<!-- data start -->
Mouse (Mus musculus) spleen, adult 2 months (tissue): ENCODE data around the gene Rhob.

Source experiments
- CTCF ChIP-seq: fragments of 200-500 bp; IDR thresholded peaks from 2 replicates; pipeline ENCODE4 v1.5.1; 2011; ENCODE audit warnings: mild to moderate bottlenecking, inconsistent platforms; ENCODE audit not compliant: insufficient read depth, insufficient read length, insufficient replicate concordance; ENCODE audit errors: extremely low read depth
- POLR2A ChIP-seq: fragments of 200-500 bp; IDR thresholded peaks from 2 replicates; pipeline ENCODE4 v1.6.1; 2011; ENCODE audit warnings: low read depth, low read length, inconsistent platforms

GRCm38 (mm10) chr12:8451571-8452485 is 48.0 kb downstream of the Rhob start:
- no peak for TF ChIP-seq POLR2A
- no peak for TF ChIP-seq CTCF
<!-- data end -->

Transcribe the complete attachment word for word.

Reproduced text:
Mouse (Mus musculus) spleen, adult 2 months (tissue): ENCODE data around the gene Rhob.

Source experiments
- CTCF ChIP-seq: fragments of 200-500 bp; IDR thresholded peaks from 2 replicates; pipeline ENCODE4 v1.5.1; 2011; ENCODE audit warnings: mild to moderate bottlenecking, inconsistent platforms; ENCODE audit not compliant: insufficient read depth, insufficient read length, insufficient replicate concordance; ENCODE audit errors: extremely low read depth
- POLR2A ChIP-seq: fragments of 200-500 bp; IDR thresholded peaks from 2 replicates; pipeline ENCODE4 v1.6.1; 2011; ENCODE audit warnings: low read depth, low read length, inconsistent platforms

GRCm38 (mm10) chr12:8451571-8452485 is 48.0 kb downstream of the Rhob start:
- no peak for TF ChIP-seq POLR2A
- no peak for TF ChIP-seq CTCF